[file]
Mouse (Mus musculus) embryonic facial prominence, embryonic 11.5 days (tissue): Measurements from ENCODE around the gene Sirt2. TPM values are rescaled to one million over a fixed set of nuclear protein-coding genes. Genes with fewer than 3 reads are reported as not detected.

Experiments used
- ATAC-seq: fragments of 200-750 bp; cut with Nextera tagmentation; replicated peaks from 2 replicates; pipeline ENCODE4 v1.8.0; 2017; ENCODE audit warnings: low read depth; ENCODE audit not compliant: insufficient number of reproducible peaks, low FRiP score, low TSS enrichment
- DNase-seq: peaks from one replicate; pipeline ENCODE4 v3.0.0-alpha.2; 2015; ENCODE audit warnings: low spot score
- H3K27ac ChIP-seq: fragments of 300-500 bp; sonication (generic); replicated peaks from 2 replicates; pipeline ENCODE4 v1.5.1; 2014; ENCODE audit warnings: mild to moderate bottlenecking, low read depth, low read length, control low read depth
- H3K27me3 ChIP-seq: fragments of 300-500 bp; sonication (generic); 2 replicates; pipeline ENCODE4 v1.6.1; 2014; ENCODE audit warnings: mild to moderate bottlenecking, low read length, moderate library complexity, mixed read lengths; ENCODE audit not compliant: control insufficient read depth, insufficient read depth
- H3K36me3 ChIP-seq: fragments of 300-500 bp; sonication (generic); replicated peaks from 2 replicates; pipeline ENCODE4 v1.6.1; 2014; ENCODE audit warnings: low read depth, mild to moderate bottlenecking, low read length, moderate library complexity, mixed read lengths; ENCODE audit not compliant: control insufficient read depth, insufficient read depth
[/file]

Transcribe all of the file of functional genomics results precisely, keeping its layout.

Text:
Mouse (Mus musculus) embryonic facial prominence, embryonic 11.5 days (tissue): Measurements from ENCODE around the gene Sirt2. TPM values are rescaled to one million over a fixed set of nuclear protein-coding genes. Genes with fewer than 3 reads are reported as not detected.

Experiments used
- ATAC-seq: fragments of 200-750 bp; cut with Nextera tagmentation; replicated peaks from 2 replicates; pipeline ENCODE4 v1.8.0; 2017; ENCODE audit warnings: low read depth; ENCODE audit not compliant: insufficient number of reproducible peaks, low FRiP score, low TSS enrichment
- DNase-seq: peaks from one replicate; pipeline ENCODE4 v3.0.0-alpha.2; 2015; ENCODE audit warnings: low spot score
- H3K27ac ChIP-seq: fragments of 300-500 bp; sonication (generic); replicated peaks from 2 replicates; pipeline ENCODE4 v1.5.1; 2014; ENCODE audit warnings: mild to moderate bottlenecking, low read depth, low read length, control low read depth
- H3K27me3 ChIP-seq: fragments of 300-500 bp; sonication (generic); 2 replicates; pipeline ENCODE4 v1.6.1; 2014; ENCODE audit warnings: mild to moderate bottlenecking, low read length, moderate library complexity, mixed read lengths; ENCODE audit not compliant: control insufficient read depth, insufficient read depth
- H3K36me3 ChIP-seq: fragments of 300-500 bp; sonication (generic); replicated peaks from 2 replicates; pipeline ENCODE4 v1.6.1; 2014; ENCODE audit warnings: low read depth, mild to moderate bottlenecking, low read length, moderate library complexity, mixed read lengths; ENCODE audit not compliant: control insufficient read depth, insufficient read depth